Kewaunee County freshmen get a look at local job opportunities, tour Algoma factories
ALGOMA – Kewaunee County ninth-grade students not only got an up-close look at local manufacturers recently, but also learned that those manufacturers are looking for more than just builders and tradespeople.
Sponsored by the Kewaunee County Economic Development Corp., the second-annual Manufacturing Career Day, held Oct. 15, saw all freshmen at Luxemburg-Casco, Kewaunee and Algoma high schools — about 229 of them — tour Algoma-based manufacturing businesses Olson Fabrication, Multi-Color Corp. and CTI Hospitality, Inc. and try a few hands-on activities.
Also, eight breakout sessions to explore other careers were held with other local businesses and service providers, ranging from farming to technology to banking.
Kewaunee County Economic Development Corp. Executive Director Richard Baker said it's important for students at this age to learn about jobs that match their current interests. He cited a study that indicates 85 percent of high school sophomores who say they'll pursue a certain career or study path are still on that same path when they graduate high school.
The idea, Baker said, is to catch the students as freshmen and show them what's available, especially locally, to perhaps guide them along specific paths.
"The key is the exposure of these students to manufacturing careers," Baker said.
Baker noted that manufacturing represents the largest employment sector in Kewaunee County, accounting for 29.3 percent of primary jobs — 1,809 of 6,173 workers — while the agriculture business accounts for about 14 percent. He also said a number of manufacturers and larger businesses have nine to 12 vacancies or more.
While the hope is to encourage students to consider working in the county after their school days are over, that doesn't mean Career Day encourages them to skip college or technical school to seek jobs with these businesses, said Jen Johnson, Ahnapee Regional Youth Apprenticeship Coordinator, who headed the organization of this year's program.
"One of the goals … is we really want to prepare students to be college-ready and career-ready when they graduate from the schools," Johnson said. "It also gives students exposure to local businesses."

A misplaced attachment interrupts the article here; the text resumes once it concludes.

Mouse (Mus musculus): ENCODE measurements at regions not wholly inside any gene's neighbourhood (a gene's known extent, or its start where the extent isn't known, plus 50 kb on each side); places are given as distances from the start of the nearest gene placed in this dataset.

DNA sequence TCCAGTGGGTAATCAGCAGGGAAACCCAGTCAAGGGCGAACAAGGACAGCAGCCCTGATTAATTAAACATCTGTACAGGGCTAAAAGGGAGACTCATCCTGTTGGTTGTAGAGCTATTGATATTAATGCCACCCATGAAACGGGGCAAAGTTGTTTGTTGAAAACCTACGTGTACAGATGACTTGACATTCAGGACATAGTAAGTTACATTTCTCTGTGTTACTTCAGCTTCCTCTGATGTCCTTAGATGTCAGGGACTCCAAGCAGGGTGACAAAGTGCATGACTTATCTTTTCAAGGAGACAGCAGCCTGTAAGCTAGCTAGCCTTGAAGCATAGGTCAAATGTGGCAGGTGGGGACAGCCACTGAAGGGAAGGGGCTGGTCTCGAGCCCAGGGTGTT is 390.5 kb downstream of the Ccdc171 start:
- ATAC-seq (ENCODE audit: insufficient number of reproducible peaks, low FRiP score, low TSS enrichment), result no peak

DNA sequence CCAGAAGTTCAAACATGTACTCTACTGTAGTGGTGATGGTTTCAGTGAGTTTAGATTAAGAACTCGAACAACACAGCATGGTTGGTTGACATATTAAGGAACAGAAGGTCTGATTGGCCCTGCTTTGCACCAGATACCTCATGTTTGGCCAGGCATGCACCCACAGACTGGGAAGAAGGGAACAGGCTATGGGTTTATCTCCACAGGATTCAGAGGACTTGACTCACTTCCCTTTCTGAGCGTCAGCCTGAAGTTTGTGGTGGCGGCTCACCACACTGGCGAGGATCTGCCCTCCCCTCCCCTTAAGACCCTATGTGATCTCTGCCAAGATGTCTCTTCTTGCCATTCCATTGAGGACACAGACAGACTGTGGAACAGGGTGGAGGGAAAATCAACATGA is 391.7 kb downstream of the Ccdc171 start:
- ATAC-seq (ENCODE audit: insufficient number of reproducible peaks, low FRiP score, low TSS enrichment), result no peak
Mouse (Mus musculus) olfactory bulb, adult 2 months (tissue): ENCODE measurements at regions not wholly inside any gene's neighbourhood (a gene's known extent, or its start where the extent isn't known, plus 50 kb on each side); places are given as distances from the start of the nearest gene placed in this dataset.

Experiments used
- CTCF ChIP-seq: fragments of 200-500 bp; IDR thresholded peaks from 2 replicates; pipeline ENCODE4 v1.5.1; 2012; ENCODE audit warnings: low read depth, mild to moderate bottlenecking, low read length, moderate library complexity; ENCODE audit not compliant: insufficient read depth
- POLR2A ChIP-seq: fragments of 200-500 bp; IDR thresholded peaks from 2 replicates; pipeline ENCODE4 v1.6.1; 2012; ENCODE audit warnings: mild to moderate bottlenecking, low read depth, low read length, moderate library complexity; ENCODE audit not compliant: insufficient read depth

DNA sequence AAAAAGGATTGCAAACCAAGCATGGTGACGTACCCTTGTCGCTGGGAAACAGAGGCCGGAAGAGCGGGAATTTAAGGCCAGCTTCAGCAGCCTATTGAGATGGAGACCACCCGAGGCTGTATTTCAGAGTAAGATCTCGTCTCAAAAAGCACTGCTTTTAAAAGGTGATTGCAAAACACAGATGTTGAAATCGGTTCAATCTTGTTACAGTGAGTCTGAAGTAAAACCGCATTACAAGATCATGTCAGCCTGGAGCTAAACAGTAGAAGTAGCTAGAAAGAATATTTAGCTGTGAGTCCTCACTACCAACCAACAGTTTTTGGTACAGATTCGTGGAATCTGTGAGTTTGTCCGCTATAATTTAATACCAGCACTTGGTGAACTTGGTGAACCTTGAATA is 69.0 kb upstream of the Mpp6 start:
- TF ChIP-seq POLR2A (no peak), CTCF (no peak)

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Interactive stations allow the students to try some of the tasks and skills that may be needed by the manufacturers, but those skills aren't necessarily a requirement for some of the positions they offer.
Johnson said part of the reason for the event was to show the ninth-graders that although these businesses provide specific services — heavy steel work for Olson Fabrication; label design and printing for Multi-Color; millwork, casework and design for hotel interiors at CTI — they offer a variety of career opportunities. One could work in positions related to human resources, finance, logistics or technology instead of machining or design.
"We're focusing on manufacturers, but that doesn't mean you have to be on the floor (if employed by them)," Johnson said. "We're exposing (students) to the breadth of what the business does … Each business discussed numerous other career pathways in their industry, besides pure manufacturing."
"There's human resources, there's information technology. All these manufacturers have all these other kinds of careers," Baker said. "When people, not just students, think of manufacturing, they usually think of working the line. They don't think of all the other support positions."
Johnson said the facilities hosting the event appreciate the chance to demonstrate that to the students.
"They get out of it the opportunity to educate students about what they do," Johnson said, "how they can grow with this organization. It helps the students understand what they can get out of this area."
Steve Miller, vice-president of operations for Multi-Color, said the event not only shows the students what the Multi-Color does but also educates those whose parents work there; the students may drive past the facility and know a little about Multi-Color and what their parents do but otherwise don't get a look inside or understand what happens there.
"It's a community service (for) the kids," Miller said. "The entire day was highly interactive."
A complementary component to Manufacturing Career Day is showing the students they can find careers without leaving Kewaunee County permanently after graduation.
With the event just in its second year, Baker said it's too soon to tell if it will help slow the "brain drain" that plagues many smaller, rural counties, but it's a step in the right direction. Even if a local graduate heads off to college and then works a few years somewhere else, Baker said he thinks the event helps that student realize the opportunities available back home and return when he or she is ready to settle down.
"It's that opportunity (for the students) to see what's going on in our back yard," he said. "You won't see the results for 10 or 15 years, but if we don't do something now, that 'brain drain' continues."
"We've had students say they'd absolutely love to work for Olson Fabrication (after taking part in Career Day), how can I get into that business, for example," Johnson said.
"It's just great to see that 'A-ha!' moment. It's part of helping them learn, see what their passion is, then see their faces light up and realize they could be doing that in Kewaunee County."
Contact Christopher Clough at 920-741-7952, 920-562-8900 or [email protected].
This article originally appeared on Green Bay Press-Gazette: Kewaunee County freshmen get a look at local job opportunities, tour Algoma factories